As shown in FIG. 1, a lip 52 is defined by the device 10 between the side edge 22 of the transparent substrate 12 and the side edge 42 of the back panel 18. Similarly, a lip 53 is defined by the device 10 between the side edge 23 of the transparent substrate 12 and the side edge 43 of the back panel 18. Likewise, a lip 54 is defined by the device 10 between the side edge 24 of the transparent substrate 12 and the side edge 44 of the back panel 18. Finally, a lip 55 is defined by the device 10 between the side edge 25 of the transparent substrate 12 and the side edge 45 of the back panel 18. Each of the lips 52, 53, 54, 55 can have the same size (defined by the shortest distance from the respective side edge 22, 23, 24, 25 of the transparent substrate 12 to the respective side edge 42, 43, 44, 45 of the back panel 18), or can have sizes that are different from each other. Similarly, the size of each lip 52, 53, 54, 55 can be constant across the edge of the device 10, or may be varied (e.g., a curved side edge of either or both of the transparent substrate 12 or the back panel 18).

In one embodiment, the encapsulant layer 16 can include a film forming binder that can aid in the adherence and bonding mechanism of the device 10. For example, the film forming binder can include, but is not limited to, ethylene vinyl acetate (EVA), epoxy resins, an ionomer, or copolymers thereof or mixtures thereof.

The process of forming the binder generally involves a lamination process, which may include placing the transparent substrate 12, the encapsulant layer 16 (including the binder), and back panel 18 at a high temperature (e.g., in the range of about 100° C. to about 170° C.) while the binder cures, crosslinks, etc. to form the permanent bond between the transparent substrate 12 and the back panel 18. This permanent bond can help seal the device 10 from the elements over its expected lifetime in the field. Thus, the encapsulant layer 16 can be included in the device 10 to aid in the lamination of the transparent substrate 12, the thin film stack 14, and the back panel 18 together. The encapsulation layer 16 can include, for example, ethylene vinyl acetate (EVA), epoxy resins, a thermal plastic, an acrylic adhesive, etc. or mixtures thereof.

As stated, the back panel 18 need only extend farther than the transparent substrate 12 along at least one edge of the device 10, if that edge is the exposed edge when deployed in the field. In other embodiments, the back panel 18 extends farther than the transparent substrate 12 along at least two edges of the device, such as along at least three edges of the device 10.

In the embodiments shown in FIGS. 4 and 7 the relative position of the transparent substrate 12 and back panel 18 are shifted off-center such that one or more edges of the back panel 18 extend beyond the transparent substrate 12. These embodiments can be employed when the direction of contact or impact can be predicted, such as when the device 10 is mounted in a fixed position, tilted with respect to the ground, and falling objects are predicted to preferentially contact the top edge of the modules or the edge pointing toward the prevailing winds. Another example is when the solar module travels in known direction on an assembly line or during transportation and installation and it is predicted that objects will preferentially impact the leading edge.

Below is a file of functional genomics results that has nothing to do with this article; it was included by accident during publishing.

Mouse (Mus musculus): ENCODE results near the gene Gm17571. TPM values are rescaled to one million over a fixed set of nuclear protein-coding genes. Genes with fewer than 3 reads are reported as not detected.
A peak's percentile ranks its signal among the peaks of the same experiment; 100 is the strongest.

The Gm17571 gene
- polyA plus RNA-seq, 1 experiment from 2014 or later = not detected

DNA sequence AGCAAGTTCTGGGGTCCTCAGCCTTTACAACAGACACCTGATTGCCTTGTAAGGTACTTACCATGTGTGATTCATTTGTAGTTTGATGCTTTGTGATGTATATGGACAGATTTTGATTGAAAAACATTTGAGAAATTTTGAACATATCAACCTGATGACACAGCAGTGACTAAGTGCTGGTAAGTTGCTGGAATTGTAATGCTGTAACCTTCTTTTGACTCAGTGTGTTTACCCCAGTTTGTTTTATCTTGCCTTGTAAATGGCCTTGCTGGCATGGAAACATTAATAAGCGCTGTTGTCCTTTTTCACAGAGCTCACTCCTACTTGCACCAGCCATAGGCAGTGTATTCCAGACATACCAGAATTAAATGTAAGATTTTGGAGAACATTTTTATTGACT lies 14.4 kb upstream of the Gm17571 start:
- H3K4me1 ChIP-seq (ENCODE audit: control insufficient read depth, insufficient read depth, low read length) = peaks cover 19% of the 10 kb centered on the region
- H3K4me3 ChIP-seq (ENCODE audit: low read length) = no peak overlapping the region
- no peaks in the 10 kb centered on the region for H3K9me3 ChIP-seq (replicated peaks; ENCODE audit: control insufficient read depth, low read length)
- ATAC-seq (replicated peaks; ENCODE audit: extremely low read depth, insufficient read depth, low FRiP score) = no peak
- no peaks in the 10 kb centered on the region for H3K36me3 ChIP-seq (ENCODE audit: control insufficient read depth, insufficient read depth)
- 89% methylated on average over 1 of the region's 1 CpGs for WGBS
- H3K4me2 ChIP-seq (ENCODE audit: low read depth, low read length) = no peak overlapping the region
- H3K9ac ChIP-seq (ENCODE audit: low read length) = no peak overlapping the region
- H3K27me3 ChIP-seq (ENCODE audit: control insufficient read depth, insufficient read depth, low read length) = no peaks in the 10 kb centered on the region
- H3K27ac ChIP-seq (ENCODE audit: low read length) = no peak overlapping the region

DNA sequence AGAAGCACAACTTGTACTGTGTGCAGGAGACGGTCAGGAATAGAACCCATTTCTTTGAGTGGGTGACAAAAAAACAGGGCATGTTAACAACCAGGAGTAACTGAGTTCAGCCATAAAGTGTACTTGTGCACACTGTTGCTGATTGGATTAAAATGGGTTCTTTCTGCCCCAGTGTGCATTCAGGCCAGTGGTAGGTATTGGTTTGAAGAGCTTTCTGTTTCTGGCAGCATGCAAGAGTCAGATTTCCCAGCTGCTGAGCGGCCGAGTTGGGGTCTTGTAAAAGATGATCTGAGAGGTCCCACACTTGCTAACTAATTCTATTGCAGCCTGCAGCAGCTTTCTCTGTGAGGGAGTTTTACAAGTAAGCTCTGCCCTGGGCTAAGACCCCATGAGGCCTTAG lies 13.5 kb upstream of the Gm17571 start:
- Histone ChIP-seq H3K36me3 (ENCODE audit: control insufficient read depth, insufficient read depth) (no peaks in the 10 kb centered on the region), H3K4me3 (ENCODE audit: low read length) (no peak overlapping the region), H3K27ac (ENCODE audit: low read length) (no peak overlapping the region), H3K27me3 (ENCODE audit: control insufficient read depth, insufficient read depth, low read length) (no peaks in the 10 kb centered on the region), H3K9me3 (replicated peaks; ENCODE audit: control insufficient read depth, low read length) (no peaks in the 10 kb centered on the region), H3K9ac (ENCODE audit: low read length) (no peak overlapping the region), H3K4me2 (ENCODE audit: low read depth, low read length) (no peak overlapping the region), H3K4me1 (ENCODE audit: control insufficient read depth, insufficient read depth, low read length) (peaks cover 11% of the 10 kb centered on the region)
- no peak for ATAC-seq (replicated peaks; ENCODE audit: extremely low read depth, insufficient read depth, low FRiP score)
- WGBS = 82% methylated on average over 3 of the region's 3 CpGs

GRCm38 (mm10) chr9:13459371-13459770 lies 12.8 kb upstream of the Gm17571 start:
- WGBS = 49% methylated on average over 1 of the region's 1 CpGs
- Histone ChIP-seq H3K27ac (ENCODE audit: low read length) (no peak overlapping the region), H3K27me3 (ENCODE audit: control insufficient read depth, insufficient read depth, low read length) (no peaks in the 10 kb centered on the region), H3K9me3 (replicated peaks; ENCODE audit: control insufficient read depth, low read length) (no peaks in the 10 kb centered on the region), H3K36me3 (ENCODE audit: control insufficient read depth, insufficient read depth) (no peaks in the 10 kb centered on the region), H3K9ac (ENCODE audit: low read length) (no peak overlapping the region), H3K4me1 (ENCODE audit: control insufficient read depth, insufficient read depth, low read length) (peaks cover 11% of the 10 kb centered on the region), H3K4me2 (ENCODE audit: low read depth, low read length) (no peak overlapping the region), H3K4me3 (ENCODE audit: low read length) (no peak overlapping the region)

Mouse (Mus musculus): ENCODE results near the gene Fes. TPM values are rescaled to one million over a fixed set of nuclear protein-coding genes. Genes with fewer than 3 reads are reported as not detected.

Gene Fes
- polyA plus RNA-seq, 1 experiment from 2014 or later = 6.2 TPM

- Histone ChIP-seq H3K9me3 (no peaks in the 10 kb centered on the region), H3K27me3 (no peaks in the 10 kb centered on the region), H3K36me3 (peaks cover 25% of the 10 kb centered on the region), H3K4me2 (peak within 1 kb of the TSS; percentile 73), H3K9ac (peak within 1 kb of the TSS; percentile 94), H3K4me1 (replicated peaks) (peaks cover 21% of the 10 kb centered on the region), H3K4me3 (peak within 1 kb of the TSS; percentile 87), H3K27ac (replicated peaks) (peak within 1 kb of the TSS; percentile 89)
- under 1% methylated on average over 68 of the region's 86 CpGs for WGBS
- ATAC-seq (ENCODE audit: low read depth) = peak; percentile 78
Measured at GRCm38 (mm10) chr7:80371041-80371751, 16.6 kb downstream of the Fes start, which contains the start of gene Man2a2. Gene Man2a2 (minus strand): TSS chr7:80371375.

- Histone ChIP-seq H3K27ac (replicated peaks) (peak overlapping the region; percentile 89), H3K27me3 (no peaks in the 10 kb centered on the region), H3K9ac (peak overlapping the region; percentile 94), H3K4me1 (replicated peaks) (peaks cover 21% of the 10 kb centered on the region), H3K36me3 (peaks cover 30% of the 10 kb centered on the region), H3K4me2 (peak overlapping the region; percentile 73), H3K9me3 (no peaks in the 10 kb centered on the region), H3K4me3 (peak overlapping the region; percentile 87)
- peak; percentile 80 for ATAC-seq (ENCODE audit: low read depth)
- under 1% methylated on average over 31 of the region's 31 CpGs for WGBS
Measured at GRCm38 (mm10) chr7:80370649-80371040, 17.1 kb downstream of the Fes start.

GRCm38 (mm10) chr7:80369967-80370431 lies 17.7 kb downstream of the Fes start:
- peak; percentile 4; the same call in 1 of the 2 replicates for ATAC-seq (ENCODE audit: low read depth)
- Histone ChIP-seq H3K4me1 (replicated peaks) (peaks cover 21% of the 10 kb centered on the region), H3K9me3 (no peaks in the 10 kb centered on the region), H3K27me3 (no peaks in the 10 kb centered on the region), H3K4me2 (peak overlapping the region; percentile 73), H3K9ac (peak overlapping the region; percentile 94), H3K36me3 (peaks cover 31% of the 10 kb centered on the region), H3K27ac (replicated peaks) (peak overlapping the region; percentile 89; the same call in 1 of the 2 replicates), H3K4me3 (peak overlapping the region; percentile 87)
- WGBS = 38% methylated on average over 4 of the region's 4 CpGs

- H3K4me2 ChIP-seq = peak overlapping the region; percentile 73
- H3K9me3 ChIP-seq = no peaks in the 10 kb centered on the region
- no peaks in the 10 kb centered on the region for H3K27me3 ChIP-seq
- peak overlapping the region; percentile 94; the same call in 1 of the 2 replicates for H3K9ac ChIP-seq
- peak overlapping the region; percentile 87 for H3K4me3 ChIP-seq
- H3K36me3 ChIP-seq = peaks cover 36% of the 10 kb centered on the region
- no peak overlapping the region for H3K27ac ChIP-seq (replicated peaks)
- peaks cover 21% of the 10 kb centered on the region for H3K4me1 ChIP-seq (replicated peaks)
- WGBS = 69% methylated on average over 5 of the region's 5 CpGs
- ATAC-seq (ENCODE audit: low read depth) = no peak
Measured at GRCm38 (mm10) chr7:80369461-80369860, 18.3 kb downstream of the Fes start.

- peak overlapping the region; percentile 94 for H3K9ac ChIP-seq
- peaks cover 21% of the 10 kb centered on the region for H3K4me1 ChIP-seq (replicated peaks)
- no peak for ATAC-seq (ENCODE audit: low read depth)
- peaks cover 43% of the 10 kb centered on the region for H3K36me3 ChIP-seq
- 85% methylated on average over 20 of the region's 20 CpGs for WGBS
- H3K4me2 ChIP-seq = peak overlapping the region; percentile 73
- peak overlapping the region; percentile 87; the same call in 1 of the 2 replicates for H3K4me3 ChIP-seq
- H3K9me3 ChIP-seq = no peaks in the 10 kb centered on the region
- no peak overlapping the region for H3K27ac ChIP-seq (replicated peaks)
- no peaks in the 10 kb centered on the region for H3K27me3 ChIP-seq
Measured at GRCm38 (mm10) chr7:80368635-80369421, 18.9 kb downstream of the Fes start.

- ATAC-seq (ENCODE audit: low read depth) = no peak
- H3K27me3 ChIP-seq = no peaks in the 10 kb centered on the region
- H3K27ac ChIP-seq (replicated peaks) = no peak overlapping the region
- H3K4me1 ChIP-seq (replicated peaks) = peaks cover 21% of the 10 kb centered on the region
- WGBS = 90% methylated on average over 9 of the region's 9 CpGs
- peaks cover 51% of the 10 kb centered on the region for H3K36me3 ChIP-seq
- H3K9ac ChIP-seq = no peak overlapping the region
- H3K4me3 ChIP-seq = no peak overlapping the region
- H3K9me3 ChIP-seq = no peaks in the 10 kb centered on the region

For example, in the exemplary embodiment shown by FIGS. 4-6, the edges 23, 33, 43 of the front substrate 12, the encapsulant layer 16, and the back panel 18, respectively, are substantially aligned with one another. Thus, the back panel 18 does not extend beyond edge 23 of the transparent substrate 12 along its edge 43. However, the other three edges 42, 44, 45 of the back panel 18 extend beyond the respective edges 22, 24, 25 of the transparent substrate 12 and the edges 32, 34, 35 of the encapsulation substrate 16 to define exterior edges of the device 10.

Alternatively, in the exemplary embodiment shown by FIGS. 7-9, the edges 24, 34, 44 of the front substrate 12, the encapsulant layer 16, and the back panel 18, respectively, are substantially aligned with one another. Thus, the back panel 18 does not extend beyond edge 24 of the transparent substrate 12 along its edge 44. However, the other three edges 42, 43, 45 of the back panel 18 extend beyond the respective edges 22, 23, 25 of the transparent substrate 12 and the edges 32, 33, 35 of the encapsulation substrate 16 to define exterior edges of the device 10.

As depicted in FIG. 10, the photovoltaic thin film stack 14 can generally include a transparent conductive oxide layer 100 (a TCO layer), an optional resistive transparent buffer layer 102 (a RTB layer), a photovoltaic heterojunction 103, and back contact layer 108. As shown, the photovoltaic heterojunction 103 is formed from an n-type window layer 104 and an absorber layer 106. In one particular embodiment, the absorber layer 106 can include cadmium telluride (i.e., a cadmium telluride layer). In this embodiment, the n-type window layer 104 can include cadmium sulfide (i.e., a cadmium sulfide layer). Although described as a cadmium telluride thin film stack 14 in the following description of FIG. 10, the oversized back panel 18 can be included in any type of thin film photovoltaic device 10, including superstrate configurations and substrate configurations.